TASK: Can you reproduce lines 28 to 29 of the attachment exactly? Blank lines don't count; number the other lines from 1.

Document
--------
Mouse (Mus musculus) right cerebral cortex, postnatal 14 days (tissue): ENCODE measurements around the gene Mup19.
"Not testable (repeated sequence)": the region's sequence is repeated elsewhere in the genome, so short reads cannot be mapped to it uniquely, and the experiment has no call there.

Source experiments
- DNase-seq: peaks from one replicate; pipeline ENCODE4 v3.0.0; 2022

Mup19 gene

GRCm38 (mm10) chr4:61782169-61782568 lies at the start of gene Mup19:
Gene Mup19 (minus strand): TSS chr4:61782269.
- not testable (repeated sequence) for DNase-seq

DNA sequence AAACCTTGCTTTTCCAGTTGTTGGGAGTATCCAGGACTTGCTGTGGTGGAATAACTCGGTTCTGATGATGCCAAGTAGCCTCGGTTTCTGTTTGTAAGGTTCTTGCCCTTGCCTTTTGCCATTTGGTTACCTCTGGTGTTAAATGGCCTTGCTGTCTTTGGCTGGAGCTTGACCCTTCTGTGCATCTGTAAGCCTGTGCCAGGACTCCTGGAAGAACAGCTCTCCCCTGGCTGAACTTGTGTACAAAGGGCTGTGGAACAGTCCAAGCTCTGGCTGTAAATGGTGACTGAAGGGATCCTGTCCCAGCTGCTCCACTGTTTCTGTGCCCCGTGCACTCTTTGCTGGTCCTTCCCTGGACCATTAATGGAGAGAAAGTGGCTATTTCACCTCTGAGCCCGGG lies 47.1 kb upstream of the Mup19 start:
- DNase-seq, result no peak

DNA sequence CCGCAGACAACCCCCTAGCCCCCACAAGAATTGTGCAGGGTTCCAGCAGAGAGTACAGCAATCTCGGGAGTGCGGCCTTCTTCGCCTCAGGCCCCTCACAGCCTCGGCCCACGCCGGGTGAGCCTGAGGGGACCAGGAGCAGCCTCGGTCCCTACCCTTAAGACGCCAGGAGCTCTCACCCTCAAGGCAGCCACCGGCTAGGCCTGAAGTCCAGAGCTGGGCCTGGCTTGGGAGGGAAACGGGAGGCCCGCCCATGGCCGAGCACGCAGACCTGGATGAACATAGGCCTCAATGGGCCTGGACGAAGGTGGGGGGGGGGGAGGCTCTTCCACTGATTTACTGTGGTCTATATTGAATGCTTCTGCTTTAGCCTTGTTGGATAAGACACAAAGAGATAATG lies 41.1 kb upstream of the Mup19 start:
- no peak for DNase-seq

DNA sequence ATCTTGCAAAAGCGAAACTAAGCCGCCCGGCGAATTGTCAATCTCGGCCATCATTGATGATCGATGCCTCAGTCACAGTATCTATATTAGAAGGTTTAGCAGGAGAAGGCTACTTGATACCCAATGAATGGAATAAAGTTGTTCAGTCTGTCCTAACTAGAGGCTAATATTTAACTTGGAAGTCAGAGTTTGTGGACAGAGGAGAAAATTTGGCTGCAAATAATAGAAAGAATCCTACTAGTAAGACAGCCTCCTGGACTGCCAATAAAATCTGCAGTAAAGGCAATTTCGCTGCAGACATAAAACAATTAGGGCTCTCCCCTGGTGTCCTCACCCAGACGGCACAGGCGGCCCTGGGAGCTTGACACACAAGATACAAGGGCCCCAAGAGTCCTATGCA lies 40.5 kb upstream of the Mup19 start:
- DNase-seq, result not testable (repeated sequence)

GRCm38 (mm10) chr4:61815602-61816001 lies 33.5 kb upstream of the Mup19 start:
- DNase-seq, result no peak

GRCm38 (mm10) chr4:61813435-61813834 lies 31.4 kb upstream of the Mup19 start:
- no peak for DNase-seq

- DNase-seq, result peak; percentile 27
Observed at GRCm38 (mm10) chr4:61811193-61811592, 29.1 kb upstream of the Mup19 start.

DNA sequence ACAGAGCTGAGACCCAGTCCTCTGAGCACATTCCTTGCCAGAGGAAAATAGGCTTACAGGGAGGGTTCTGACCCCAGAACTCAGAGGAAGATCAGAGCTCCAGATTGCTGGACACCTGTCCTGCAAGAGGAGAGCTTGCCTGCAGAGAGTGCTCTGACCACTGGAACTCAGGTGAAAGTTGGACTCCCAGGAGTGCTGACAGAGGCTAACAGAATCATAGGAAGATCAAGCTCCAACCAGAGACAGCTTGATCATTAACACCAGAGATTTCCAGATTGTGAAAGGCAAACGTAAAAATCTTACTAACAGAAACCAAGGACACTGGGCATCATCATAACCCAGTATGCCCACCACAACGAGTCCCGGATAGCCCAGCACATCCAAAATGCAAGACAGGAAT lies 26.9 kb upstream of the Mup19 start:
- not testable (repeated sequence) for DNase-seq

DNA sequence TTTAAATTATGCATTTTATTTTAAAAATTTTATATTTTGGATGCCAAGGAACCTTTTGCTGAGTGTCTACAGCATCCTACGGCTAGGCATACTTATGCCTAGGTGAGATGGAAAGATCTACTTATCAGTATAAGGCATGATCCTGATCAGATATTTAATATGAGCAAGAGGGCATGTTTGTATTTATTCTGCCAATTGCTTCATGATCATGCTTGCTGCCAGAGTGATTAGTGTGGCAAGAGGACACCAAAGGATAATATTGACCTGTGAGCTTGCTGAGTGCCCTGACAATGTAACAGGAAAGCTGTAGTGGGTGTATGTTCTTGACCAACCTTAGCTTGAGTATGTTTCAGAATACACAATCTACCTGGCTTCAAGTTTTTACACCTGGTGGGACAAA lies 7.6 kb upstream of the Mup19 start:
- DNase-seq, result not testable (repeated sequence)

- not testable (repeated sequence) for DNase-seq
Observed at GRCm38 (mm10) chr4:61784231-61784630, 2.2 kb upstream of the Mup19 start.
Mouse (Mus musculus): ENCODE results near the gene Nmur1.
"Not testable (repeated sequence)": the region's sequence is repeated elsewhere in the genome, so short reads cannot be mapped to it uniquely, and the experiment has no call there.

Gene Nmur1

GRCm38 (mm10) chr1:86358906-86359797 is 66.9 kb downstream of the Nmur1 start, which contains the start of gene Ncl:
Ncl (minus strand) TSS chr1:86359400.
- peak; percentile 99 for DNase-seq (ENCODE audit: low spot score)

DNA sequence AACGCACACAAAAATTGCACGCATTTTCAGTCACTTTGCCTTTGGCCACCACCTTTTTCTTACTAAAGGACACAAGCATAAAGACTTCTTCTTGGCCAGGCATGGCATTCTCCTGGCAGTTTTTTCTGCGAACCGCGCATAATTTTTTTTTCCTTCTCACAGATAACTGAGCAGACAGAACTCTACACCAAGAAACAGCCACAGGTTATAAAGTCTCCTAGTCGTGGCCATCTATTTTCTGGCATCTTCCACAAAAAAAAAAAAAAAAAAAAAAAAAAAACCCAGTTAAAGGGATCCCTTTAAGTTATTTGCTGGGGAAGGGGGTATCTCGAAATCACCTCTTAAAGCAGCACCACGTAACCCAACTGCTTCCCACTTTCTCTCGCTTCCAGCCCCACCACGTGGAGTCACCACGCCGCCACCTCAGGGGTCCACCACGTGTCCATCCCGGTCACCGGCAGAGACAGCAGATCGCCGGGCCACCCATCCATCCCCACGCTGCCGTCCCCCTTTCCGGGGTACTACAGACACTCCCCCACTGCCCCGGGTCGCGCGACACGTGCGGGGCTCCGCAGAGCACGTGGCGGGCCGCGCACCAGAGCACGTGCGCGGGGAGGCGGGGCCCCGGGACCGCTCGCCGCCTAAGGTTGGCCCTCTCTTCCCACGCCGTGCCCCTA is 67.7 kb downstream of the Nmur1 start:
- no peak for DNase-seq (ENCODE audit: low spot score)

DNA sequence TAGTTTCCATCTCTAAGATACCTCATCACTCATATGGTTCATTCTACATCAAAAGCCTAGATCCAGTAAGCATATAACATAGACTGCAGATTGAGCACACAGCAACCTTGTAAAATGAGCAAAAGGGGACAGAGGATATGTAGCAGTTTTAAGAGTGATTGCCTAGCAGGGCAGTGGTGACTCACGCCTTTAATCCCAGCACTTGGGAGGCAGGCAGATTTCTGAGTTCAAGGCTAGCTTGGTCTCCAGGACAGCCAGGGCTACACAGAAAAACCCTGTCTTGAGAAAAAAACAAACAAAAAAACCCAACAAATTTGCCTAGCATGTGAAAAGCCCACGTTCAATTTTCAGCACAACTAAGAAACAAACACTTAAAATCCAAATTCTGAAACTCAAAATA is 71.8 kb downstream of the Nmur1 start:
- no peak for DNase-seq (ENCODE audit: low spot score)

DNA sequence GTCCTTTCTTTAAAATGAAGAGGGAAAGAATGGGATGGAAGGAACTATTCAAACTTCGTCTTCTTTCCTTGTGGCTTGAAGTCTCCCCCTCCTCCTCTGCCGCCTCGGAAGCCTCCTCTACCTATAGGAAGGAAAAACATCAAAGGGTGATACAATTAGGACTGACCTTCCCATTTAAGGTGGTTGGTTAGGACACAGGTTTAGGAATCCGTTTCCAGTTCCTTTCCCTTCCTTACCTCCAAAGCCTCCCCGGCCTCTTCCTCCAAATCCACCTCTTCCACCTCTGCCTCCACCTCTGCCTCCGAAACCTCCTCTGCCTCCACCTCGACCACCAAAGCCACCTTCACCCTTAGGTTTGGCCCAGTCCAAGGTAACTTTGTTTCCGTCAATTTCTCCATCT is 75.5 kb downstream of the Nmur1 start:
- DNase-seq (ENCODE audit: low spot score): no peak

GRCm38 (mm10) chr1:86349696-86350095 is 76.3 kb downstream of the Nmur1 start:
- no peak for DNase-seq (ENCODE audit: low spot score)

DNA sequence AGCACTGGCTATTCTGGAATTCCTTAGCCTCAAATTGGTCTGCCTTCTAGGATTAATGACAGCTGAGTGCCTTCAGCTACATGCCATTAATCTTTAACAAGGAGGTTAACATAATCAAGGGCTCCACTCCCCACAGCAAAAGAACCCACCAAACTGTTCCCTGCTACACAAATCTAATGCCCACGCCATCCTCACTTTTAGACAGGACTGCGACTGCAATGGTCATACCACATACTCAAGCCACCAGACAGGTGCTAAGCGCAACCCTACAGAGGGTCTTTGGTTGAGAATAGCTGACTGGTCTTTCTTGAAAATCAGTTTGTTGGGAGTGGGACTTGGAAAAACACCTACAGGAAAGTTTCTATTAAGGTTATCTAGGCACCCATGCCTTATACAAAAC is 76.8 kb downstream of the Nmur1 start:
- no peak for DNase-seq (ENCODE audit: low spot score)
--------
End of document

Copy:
"Not testable (repeated sequence)": the region's sequence is repeated elsewhere in the genome, so short reads cannot be mapped to it uniquely, and the experiment has no call there.

Gene Nmur1